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The Expedition Detroit Review of the DNR's 5 Year Strategic Plan

As the Michigan Department of Natural Resources finalizes its "Parks and Recreation Division Strategic Plan" for 2023-2027, the DNR has turned to us - the #TrailsState nation - for feedback. Here's our take on, and suggestions for, the current draft of the Strategic Plan.

Every five years, the Michigan Department of Natural Resources (the "DNR") rolls up their sleeves, wades into a half-decade of data, and taps into their collective brainstorming power.

The DNR takes these actions with one singular goal: progress. Progress in terms of improving the protection and preservation of Michigan's natural and cultural resources. Provision of access to outdoor recreation and education resources. Expansion and operation of an inclusive, diverse, and dynamic natural ecosystem. Ensuring the sustainability and viability of our natural resources, so that they will continue to be enjoyed by generations to come.

Since Expedition Detroit's founding, we have sought to partner with the DNR in each of these ambitions. Yes, the sustainability of the Detroit region's outdoor recreation industry is a business interest that we are heavily invested in. Beyond that superficial alignment, however, we also recognize that without the DNR's tireless and often thankless service to Michigan's outdoors - dispersed across 103 state parks, more than 300,000 acres of public land, 140 state forest campgrounds, 13,750 state park campsites, and over 14,430 miles of state-designated trails - the vast majority of our state's wilderness areas and wild experiences would simply not exist. We are collectively indebted beyond measure to the DNR.

Thankfully, we have an opportunity right now to give back to both support the DNR while influencing the future of our outdoors. Between now and January 20th, the DNR has requested for the public to review and comment on its working draft of its Parks and Recreation Division Strategic Plan for 2023-2027, which identifies goals and objectives for the DNR to prioritize over the upcoming five-year period. This "public review" period constitutes one of the final and most important phases of the Strategic Plan's drafting process before funds get allocated, recreational rights get prioritized, and work boots hit the trails.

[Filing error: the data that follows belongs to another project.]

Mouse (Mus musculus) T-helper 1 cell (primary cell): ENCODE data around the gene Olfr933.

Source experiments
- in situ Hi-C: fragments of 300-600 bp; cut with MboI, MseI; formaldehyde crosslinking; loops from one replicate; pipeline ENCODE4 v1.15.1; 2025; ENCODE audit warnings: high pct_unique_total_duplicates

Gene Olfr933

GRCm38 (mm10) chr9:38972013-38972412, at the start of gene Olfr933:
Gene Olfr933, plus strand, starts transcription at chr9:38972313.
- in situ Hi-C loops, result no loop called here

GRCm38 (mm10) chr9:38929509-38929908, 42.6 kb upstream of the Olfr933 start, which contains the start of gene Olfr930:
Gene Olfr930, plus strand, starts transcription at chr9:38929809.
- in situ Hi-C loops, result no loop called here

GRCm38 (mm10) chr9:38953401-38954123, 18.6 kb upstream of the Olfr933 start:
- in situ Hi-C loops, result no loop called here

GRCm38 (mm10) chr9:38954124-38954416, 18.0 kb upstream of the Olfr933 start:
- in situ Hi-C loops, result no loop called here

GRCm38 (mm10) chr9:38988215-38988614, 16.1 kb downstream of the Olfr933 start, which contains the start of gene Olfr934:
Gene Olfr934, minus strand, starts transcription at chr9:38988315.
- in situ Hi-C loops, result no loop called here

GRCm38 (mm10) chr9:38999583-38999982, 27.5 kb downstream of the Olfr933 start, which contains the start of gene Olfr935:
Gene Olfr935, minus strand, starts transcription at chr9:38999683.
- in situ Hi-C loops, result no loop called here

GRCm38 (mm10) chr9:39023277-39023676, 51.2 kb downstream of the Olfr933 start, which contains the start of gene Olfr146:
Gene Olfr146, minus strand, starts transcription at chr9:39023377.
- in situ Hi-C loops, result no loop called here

Don't worry - we have already read through the draft Strategic Plan and will provide a "sparknotes" summary here. We also took the initiative to propose three corresponding suggestions for the DNR to consider for their final draft.

Here's our take on the working draft of the DNR's Strategic Plan:

EXECUTIVE SUMMARY: Actions Aimed at Tackling Pandemic and Climate Change Challenges

Friends, we have some good news and bad news for you. Always starting with the bad, if you clicked on this article hoping for a fiery evisceration or hostile takedown of the DNR's planned operations, then this is not the article for you. Sorry (but not really).

That leaves us with the good news: we couldn't be more excited to endorse the operations and key objectives that the DNR has proposed for the upcoming 5 years. Especially given the 30% increase in visitor traffic that our state lands have experienced since the start of the COVID-19 pandemic, the DNR has recognized the momentous responsibility on its shoulders resulting from unprecedented recreational interest throughout our state. While this historic uptick in outdoor recreation has generated $26.6 billion for our state's tourism industry, the tidal wave of visitors has exacerbated management and staffing issues, strained environmental sustainability safeguards, and brought underlying fundamental issues like infrastructure maintenance and stakeholder inclusion to the foreground.

In light of the changes and challenges experienced during the pandemic-era, here are the six primary issues (presented without priority) that the DNR has identified for addressing during the next 5 years: